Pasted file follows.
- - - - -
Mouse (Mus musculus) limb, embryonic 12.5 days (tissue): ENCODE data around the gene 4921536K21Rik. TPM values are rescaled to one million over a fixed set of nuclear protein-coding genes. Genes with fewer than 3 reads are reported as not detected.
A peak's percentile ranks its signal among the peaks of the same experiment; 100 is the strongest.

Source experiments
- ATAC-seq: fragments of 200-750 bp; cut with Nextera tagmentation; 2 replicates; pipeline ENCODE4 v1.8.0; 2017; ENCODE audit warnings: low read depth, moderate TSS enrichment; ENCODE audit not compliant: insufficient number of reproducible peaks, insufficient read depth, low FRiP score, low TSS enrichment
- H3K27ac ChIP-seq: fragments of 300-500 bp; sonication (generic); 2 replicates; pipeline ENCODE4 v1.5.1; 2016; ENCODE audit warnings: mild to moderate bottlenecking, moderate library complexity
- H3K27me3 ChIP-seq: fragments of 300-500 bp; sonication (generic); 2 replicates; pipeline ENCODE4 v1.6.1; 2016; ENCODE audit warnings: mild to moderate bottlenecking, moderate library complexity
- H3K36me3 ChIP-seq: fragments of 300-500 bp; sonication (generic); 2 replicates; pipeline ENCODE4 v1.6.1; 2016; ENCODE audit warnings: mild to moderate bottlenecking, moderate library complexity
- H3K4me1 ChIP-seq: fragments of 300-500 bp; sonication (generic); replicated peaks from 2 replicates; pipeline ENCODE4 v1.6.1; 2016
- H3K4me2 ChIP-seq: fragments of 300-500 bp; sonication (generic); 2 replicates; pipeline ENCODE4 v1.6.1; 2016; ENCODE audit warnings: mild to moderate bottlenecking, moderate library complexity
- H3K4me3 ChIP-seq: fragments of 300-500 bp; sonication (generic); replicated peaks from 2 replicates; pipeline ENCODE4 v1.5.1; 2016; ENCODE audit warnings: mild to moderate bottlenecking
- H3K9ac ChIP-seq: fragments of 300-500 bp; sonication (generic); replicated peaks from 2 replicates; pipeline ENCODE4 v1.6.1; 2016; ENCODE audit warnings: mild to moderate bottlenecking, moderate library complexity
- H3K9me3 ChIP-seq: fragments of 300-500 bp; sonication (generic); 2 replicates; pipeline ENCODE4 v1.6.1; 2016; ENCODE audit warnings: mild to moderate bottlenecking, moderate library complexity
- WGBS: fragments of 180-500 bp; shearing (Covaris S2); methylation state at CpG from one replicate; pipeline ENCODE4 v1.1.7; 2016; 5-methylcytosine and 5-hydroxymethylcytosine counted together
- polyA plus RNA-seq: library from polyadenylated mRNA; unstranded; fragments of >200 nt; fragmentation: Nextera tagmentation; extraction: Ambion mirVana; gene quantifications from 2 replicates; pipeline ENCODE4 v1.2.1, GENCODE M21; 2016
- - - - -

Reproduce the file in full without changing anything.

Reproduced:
Mouse (Mus musculus) limb, embryonic 12.5 days (tissue): ENCODE data around the gene 4921536K21Rik. TPM values are rescaled to one million over a fixed set of nuclear protein-coding genes. Genes with fewer than 3 reads are reported as not detected.
A peak's percentile ranks its signal among the peaks of the same experiment; 100 is the strongest.

Source experiments
- ATAC-seq: fragments of 200-750 bp; cut with Nextera tagmentation; 2 replicates; pipeline ENCODE4 v1.8.0; 2017; ENCODE audit warnings: low read depth, moderate TSS enrichment; ENCODE audit not compliant: insufficient number of reproducible peaks, insufficient read depth, low FRiP score, low TSS enrichment
- H3K27ac ChIP-seq: fragments of 300-500 bp; sonication (generic); 2 replicates; pipeline ENCODE4 v1.5.1; 2016; ENCODE audit warnings: mild to moderate bottlenecking, moderate library complexity
- H3K27me3 ChIP-seq: fragments of 300-500 bp; sonication (generic); 2 replicates; pipeline ENCODE4 v1.6.1; 2016; ENCODE audit warnings: mild to moderate bottlenecking, moderate library complexity
- H3K36me3 ChIP-seq: fragments of 300-500 bp; sonication (generic); 2 replicates; pipeline ENCODE4 v1.6.1; 2016; ENCODE audit warnings: mild to moderate bottlenecking, moderate library complexity
- H3K4me1 ChIP-seq: fragments of 300-500 bp; sonication (generic); replicated peaks from 2 replicates; pipeline ENCODE4 v1.6.1; 2016
- H3K4me2 ChIP-seq: fragments of 300-500 bp; sonication (generic); 2 replicates; pipeline ENCODE4 v1.6.1; 2016; ENCODE audit warnings: mild to moderate bottlenecking, moderate library complexity
- H3K4me3 ChIP-seq: fragments of 300-500 bp; sonication (generic); replicated peaks from 2 replicates; pipeline ENCODE4 v1.5.1; 2016; ENCODE audit warnings: mild to moderate bottlenecking
- H3K9ac ChIP-seq: fragments of 300-500 bp; sonication (generic); replicated peaks from 2 replicates; pipeline ENCODE4 v1.6.1; 2016; ENCODE audit warnings: mild to moderate bottlenecking, moderate library complexity
- H3K9me3 ChIP-seq: fragments of 300-500 bp; sonication (generic); 2 replicates; pipeline ENCODE4 v1.6.1; 2016; ENCODE audit warnings: mild to moderate bottlenecking, moderate library complexity
- WGBS: fragments of 180-500 bp; shearing (Covaris S2); methylation state at CpG from one replicate; pipeline ENCODE4 v1.1.7; 2016; 5-methylcytosine and 5-hydroxymethylcytosine counted together
- polyA plus RNA-seq: library from polyadenylated mRNA; unstranded; fragments of >200 nt; fragmentation: Nextera tagmentation; extraction: Ambion mirVana; gene quantifications from 2 replicates; pipeline ENCODE4 v1.2.1, GENCODE M21; 2016